A long-delayed commercial and housing project to be built on what's left of Blumkin family property northwest of 122nd Street and West Dodge Road has revved up again.
Grading and other site preparation on the now-vacant 27 acres just west of Costco could begin this year, said Bob Begley of Lockwood Development, which intends to develop the site.
As proposed, an apartment complex, a three-story office building, a 10,000-square-foot bank and a 5,000-square-foot retail area would occupy the area. Construction of structures would wait, Begley said, until tenants are secured.
Also on the project site — referred to as the second phase of Candlewood Hills commercial development, which is anchored by Costco — is a walking trail, a new access road and a drainage corridor that feeds into a so-called wetlands.
It was largely discussions over how to deal with the government-protected drainage corridor and wetlands that held up the second phase, said Blumkin lawyer Larry Jobeun. Ultimately, the site plan was redesigned so as not to disturb them.
While the resulting commercial layout was downsized — less office and retail space and a less substantial north-south connecting road — it is as good as could be without continued debate and negotiations, Jobeun said.
Finally, he said, the big dirt lot off of West Dodge appears ready to be transformed.
“We're hopeful to eliminate that dirt pile soon,” he said.
The saga of Candlewood Hills dates to 2006 when the Omaha Planning Board swiftly endorsed a plan for a large, multiphase commercial development to be anchored by Costco.
In 1948, the site had been purchased by Rose Blumkin, founder of Nebraska Furniture Mart.
After Mrs. B died in 1998 at age 104, the land was held by four trusts that benefit the families of her four children.
Costco was erected after the Blumkin “big house,” as the family called it, was torn down in April 2007. Trees and farm buildings around the big house also were cleared.
Today, a chunk of property in front of Costco along the West Dodge frontage road remains vacant and available for tenants.
Developing the second phase — the western 27 acres — has been tougher.
Jobeun told the Planning Board last week that the area could not be built as originally intended largely because of the drainage corridor and wetlands that the U.S. Army Corps of Engineers claims jurisdiction over. (He said the corps considers it a “Water of the United States.”)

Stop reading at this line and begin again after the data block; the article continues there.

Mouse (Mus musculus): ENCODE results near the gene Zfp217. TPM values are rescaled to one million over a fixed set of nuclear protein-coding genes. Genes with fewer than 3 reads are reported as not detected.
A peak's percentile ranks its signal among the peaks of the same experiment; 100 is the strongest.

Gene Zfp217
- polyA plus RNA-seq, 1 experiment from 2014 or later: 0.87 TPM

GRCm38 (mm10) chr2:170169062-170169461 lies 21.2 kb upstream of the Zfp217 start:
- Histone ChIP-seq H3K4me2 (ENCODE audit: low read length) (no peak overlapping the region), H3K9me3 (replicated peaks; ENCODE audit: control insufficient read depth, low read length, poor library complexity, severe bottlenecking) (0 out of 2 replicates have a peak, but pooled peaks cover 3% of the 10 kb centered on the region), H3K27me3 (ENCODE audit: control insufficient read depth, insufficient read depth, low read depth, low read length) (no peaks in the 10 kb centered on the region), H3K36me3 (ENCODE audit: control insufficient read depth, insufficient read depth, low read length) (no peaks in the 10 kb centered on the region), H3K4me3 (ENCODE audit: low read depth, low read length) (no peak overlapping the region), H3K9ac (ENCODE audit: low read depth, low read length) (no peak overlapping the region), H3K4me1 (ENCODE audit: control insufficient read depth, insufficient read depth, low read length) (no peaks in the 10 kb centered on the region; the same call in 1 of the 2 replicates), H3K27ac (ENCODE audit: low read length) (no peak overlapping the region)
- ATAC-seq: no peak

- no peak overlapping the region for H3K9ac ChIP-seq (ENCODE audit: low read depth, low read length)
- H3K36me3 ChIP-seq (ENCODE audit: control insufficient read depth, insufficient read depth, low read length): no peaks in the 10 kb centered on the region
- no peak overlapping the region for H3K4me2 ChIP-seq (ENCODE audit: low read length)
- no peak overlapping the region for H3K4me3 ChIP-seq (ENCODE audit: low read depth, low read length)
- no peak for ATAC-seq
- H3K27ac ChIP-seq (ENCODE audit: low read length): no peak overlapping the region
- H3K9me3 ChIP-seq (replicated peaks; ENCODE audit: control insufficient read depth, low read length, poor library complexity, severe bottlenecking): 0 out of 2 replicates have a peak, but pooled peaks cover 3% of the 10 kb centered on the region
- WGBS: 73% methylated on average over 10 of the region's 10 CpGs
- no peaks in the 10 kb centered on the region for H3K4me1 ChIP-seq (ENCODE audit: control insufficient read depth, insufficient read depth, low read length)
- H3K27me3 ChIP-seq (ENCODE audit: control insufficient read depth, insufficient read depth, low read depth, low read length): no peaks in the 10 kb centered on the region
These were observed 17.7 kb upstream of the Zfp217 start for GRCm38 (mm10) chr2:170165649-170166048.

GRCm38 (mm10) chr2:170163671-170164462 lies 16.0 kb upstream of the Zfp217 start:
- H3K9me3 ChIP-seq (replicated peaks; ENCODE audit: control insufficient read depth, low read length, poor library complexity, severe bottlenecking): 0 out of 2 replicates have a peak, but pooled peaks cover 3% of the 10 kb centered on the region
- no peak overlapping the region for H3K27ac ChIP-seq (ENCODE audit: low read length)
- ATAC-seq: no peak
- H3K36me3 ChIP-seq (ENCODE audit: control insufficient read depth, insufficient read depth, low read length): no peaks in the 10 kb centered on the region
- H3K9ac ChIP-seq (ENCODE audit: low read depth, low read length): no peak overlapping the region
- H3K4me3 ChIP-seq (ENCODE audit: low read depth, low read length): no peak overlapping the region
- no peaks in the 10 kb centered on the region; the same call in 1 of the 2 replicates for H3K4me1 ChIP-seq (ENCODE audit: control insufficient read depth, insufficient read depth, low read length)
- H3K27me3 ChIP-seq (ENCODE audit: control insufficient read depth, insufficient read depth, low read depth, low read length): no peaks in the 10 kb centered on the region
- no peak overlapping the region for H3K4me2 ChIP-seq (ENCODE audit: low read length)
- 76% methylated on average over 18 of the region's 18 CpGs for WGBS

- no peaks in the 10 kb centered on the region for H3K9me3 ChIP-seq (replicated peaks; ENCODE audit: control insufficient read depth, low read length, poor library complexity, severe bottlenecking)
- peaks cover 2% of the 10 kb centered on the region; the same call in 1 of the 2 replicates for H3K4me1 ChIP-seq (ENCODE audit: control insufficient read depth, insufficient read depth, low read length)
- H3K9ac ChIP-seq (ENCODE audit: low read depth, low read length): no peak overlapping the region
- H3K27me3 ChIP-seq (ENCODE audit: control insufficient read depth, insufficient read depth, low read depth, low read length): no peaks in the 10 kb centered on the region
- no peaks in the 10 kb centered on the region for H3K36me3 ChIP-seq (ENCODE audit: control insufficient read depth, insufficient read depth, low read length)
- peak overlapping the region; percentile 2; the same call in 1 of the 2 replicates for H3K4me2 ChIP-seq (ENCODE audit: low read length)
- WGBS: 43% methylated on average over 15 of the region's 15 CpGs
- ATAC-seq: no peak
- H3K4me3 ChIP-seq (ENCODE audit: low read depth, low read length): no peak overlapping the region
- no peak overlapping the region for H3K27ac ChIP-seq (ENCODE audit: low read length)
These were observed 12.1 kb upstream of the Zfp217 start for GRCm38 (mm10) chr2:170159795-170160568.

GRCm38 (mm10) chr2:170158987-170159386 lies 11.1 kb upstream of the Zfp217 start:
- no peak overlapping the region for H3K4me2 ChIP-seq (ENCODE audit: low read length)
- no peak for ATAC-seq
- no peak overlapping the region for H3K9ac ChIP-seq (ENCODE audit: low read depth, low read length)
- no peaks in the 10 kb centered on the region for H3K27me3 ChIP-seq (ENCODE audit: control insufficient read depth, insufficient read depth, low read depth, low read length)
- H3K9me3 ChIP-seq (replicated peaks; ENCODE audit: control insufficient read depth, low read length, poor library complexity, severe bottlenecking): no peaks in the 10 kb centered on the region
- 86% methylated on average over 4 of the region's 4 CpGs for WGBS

The drainage ditch runs south-north and feeds the triangular wetlands formed when the man-made Lake Candlewood was dredged in the late 1990s. The swampy material was laid out at the future project site to dry out, recalled Jay Noddle of Noddle Cos., who was heavily involved in the early stages of the commercial development.
Fed by storm water drainage, plant life grew to become what now has been designated a wetlands, Noddle said. “Before we knew it, plants were growing,” Noddle said. “It's crazy.”
Jobeun said much time has been spent seeking different ways around the protected corridor and wetlands. He said it would be more time-consuming and costly to continue to battle.
The corps project manager involved in the discussions was unavailable for comment Friday.
To preserve the corridor and wetlands, a once-proposed main south-north road through the property has been removed from the layout. A smaller road closer to Costco now is to connect Burt Street to the campus.
Discussions with Costco about that road caused further delay, Jobeun said.
Jobeun and the developer also met with neighbors in the Lake Candlewood residential area, who were concerned about increased traffic. Jobeun told the Planning Board that he'd work further with area residents and city engineers on improvements.
The Planning Board gave the green light to the redesigned project, given certain conditions, including sidewalks and confirmation of walking trails. The redesign now goes to City Council, and Jobeun is confident it's moving forward.
“We tried to make the best of a tough situation,” he said. “It hasn't been an easy road.”